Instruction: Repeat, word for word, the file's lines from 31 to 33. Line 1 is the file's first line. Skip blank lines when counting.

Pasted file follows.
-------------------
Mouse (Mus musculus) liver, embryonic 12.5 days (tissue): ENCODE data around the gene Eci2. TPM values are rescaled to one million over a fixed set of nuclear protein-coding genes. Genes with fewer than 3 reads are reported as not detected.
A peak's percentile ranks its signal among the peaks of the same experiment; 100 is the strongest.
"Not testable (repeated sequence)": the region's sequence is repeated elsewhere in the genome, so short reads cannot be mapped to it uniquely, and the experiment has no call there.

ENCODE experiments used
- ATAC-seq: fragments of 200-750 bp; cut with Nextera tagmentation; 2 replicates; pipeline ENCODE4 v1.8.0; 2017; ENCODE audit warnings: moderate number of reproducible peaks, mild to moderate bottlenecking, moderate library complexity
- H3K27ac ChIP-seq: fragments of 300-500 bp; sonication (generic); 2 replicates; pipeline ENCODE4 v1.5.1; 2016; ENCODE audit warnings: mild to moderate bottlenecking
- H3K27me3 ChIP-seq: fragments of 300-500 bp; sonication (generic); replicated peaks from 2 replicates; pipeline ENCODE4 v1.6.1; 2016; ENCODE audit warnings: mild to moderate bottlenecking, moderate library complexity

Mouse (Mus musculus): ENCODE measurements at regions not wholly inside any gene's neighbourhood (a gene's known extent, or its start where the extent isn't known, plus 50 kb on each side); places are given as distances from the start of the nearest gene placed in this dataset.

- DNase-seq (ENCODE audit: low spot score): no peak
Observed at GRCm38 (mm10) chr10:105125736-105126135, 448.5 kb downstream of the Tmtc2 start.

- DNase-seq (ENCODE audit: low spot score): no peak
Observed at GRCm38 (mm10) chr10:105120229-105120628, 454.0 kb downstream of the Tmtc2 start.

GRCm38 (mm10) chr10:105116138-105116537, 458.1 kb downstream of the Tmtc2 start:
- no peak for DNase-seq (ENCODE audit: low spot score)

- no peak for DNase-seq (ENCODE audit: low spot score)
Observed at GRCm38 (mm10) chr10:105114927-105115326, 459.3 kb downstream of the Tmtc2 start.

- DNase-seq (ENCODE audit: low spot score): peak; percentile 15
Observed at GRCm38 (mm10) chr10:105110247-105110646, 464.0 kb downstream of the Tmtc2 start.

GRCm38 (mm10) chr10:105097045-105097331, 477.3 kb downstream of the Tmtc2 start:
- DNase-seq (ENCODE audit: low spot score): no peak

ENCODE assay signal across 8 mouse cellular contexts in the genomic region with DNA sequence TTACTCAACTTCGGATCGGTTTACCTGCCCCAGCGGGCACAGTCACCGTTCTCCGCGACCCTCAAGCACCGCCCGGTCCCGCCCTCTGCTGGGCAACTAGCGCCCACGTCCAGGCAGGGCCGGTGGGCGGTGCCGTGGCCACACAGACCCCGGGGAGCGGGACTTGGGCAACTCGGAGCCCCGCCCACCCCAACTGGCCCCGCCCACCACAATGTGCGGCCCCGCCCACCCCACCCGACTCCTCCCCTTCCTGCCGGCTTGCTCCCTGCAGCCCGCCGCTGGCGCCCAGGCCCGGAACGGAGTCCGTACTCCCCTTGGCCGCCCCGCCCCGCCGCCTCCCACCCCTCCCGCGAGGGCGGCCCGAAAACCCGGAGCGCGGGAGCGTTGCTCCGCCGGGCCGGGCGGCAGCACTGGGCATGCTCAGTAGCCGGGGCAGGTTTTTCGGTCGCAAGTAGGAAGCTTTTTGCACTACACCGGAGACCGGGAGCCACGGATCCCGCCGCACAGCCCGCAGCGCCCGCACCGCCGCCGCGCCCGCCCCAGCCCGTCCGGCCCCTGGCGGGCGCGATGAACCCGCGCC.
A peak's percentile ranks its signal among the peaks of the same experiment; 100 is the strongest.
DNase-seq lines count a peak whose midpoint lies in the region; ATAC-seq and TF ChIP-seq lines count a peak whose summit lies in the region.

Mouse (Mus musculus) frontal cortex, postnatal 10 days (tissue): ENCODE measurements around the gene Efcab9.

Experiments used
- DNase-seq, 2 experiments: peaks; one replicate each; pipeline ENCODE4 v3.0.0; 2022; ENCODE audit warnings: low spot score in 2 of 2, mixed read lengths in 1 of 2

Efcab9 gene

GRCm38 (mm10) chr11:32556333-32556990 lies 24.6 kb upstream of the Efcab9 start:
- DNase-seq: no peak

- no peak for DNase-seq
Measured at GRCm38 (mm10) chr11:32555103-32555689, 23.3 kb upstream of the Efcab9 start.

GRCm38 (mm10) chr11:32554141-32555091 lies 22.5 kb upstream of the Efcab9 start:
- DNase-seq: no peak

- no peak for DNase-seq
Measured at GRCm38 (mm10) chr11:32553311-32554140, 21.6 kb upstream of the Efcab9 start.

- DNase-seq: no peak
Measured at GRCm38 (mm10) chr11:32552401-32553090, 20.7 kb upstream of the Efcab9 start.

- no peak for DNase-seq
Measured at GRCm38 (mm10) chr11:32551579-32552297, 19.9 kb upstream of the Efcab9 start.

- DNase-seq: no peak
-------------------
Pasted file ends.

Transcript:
Measured at GRCm38 (mm10) chr11:32555103-32555689, 23.3 kb upstream of the Efcab9 start.

GRCm38 (mm10) chr11:32554141-32555091 lies 22.5 kb upstream of the Efcab9 start:
- DNase-seq: no peak